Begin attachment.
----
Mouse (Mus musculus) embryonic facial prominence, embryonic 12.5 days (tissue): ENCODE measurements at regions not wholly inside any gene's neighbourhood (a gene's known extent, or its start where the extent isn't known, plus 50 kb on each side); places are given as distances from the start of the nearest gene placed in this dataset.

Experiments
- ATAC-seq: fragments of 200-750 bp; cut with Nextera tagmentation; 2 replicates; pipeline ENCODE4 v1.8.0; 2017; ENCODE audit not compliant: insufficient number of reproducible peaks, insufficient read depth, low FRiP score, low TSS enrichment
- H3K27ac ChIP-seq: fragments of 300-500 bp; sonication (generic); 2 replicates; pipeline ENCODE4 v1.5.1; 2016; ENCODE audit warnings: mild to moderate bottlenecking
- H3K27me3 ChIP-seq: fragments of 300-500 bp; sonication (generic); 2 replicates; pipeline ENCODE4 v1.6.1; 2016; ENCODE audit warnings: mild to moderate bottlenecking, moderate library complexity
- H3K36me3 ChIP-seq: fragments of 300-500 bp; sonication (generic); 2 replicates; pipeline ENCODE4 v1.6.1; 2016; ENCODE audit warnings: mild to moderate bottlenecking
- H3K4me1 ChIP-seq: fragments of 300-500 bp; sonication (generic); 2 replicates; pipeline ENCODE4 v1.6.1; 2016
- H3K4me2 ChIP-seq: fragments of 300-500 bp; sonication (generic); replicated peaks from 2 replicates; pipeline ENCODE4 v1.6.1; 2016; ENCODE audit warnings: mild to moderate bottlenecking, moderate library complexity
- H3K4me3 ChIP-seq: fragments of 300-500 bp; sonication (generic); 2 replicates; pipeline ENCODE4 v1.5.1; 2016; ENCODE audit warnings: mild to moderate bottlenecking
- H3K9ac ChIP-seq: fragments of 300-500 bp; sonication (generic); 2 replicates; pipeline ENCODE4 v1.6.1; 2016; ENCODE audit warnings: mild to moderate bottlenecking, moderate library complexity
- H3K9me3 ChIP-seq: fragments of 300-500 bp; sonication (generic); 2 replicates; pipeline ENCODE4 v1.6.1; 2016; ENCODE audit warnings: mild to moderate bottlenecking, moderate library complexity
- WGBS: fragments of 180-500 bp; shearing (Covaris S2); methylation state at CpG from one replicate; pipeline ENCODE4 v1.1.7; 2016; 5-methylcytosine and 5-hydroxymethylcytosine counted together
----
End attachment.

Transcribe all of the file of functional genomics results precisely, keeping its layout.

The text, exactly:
Mouse (Mus musculus) embryonic facial prominence, embryonic 12.5 days (tissue): ENCODE measurements at regions not wholly inside any gene's neighbourhood (a gene's known extent, or its start where the extent isn't known, plus 50 kb on each side); places are given as distances from the start of the nearest gene placed in this dataset.

Experiments
- ATAC-seq: fragments of 200-750 bp; cut with Nextera tagmentation; 2 replicates; pipeline ENCODE4 v1.8.0; 2017; ENCODE audit not compliant: insufficient number of reproducible peaks, insufficient read depth, low FRiP score, low TSS enrichment
- H3K27ac ChIP-seq: fragments of 300-500 bp; sonication (generic); 2 replicates; pipeline ENCODE4 v1.5.1; 2016; ENCODE audit warnings: mild to moderate bottlenecking
- H3K27me3 ChIP-seq: fragments of 300-500 bp; sonication (generic); 2 replicates; pipeline ENCODE4 v1.6.1; 2016; ENCODE audit warnings: mild to moderate bottlenecking, moderate library complexity
- H3K36me3 ChIP-seq: fragments of 300-500 bp; sonication (generic); 2 replicates; pipeline ENCODE4 v1.6.1; 2016; ENCODE audit warnings: mild to moderate bottlenecking
- H3K4me1 ChIP-seq: fragments of 300-500 bp; sonication (generic); 2 replicates; pipeline ENCODE4 v1.6.1; 2016
- H3K4me2 ChIP-seq: fragments of 300-500 bp; sonication (generic); replicated peaks from 2 replicates; pipeline ENCODE4 v1.6.1; 2016; ENCODE audit warnings: mild to moderate bottlenecking, moderate library complexity
- H3K4me3 ChIP-seq: fragments of 300-500 bp; sonication (generic); 2 replicates; pipeline ENCODE4 v1.5.1; 2016; ENCODE audit warnings: mild to moderate bottlenecking
- H3K9ac ChIP-seq: fragments of 300-500 bp; sonication (generic); 2 replicates; pipeline ENCODE4 v1.6.1; 2016; ENCODE audit warnings: mild to moderate bottlenecking, moderate library complexity
- H3K9me3 ChIP-seq: fragments of 300-500 bp; sonication (generic); 2 replicates; pipeline ENCODE4 v1.6.1; 2016; ENCODE audit warnings: mild to moderate bottlenecking, moderate library complexity
- WGBS: fragments of 180-500 bp; shearing (Covaris S2); methylation state at CpG from one replicate; pipeline ENCODE4 v1.1.7; 2016; 5-methylcytosine and 5-hydroxymethylcytosine counted together